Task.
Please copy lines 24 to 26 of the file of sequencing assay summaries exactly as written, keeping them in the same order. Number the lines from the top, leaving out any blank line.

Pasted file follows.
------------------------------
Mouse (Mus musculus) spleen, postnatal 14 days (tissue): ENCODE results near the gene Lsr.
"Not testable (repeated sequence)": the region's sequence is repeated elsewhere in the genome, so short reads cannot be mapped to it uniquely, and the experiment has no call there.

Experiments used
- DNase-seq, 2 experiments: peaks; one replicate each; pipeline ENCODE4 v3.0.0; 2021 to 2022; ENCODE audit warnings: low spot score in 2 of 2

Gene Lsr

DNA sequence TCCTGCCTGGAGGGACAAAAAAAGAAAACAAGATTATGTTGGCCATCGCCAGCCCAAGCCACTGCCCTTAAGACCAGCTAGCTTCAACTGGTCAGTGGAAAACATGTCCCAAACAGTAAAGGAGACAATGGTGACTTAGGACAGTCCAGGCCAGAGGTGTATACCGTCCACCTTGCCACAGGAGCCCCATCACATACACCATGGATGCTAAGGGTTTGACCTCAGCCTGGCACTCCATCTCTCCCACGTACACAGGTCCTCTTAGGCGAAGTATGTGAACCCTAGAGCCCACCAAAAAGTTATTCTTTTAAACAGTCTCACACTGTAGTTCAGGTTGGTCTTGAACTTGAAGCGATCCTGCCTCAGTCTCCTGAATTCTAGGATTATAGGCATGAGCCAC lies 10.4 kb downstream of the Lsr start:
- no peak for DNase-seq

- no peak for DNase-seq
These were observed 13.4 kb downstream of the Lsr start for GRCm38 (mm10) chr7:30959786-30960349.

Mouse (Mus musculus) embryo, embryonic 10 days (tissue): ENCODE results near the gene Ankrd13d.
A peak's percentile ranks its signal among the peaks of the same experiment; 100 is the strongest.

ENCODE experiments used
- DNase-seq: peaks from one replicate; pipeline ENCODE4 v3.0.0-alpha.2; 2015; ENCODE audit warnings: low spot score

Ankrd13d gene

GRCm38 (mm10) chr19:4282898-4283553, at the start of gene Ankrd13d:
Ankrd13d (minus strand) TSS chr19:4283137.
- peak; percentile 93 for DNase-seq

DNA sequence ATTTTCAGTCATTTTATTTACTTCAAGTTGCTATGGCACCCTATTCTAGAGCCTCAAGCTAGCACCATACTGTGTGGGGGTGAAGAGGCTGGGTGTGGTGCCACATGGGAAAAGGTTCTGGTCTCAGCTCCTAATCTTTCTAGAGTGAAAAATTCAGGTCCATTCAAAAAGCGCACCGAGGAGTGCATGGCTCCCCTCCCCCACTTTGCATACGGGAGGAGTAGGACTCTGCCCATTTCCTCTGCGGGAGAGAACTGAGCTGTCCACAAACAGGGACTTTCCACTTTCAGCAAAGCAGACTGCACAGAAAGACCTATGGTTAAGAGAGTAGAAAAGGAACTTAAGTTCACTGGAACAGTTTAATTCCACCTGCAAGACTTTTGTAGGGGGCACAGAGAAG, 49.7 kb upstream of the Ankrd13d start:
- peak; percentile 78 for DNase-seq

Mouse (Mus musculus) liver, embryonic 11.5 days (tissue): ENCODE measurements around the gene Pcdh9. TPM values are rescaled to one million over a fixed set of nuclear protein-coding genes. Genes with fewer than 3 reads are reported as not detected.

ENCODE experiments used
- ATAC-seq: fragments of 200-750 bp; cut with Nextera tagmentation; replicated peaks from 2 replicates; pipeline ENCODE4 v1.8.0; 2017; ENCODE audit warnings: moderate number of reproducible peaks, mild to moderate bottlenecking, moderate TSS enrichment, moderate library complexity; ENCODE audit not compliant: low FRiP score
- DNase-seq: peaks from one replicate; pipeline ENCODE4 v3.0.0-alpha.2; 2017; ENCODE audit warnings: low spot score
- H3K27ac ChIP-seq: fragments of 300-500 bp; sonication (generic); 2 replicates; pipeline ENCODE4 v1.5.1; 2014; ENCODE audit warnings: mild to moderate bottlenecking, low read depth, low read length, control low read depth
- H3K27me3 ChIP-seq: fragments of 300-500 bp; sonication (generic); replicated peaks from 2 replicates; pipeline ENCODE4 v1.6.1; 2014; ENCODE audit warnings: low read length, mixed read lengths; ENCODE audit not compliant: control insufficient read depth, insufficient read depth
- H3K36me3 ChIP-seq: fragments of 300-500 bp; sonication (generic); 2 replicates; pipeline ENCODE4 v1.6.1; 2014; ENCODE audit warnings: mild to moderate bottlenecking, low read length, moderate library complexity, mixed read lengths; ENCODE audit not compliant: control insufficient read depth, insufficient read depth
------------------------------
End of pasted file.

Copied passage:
- H3K27ac ChIP-seq: fragments of 300-500 bp; sonication (generic); 2 replicates; pipeline ENCODE4 v1.5.1; 2014; ENCODE audit warnings: mild to moderate bottlenecking, low read depth, low read length, control low read depth
- H3K27me3 ChIP-seq: fragments of 300-500 bp; sonication (generic); replicated peaks from 2 replicates; pipeline ENCODE4 v1.6.1; 2014; ENCODE audit warnings: low read length, mixed read lengths; ENCODE audit not compliant: control insufficient read depth, insufficient read depth
- H3K36me3 ChIP-seq: fragments of 300-500 bp; sonication (generic); 2 replicates; pipeline ENCODE4 v1.6.1; 2014; ENCODE audit warnings: mild to moderate bottlenecking, low read length, moderate library complexity, mixed read lengths; ENCODE audit not compliant: control insufficient read depth, insufficient read depth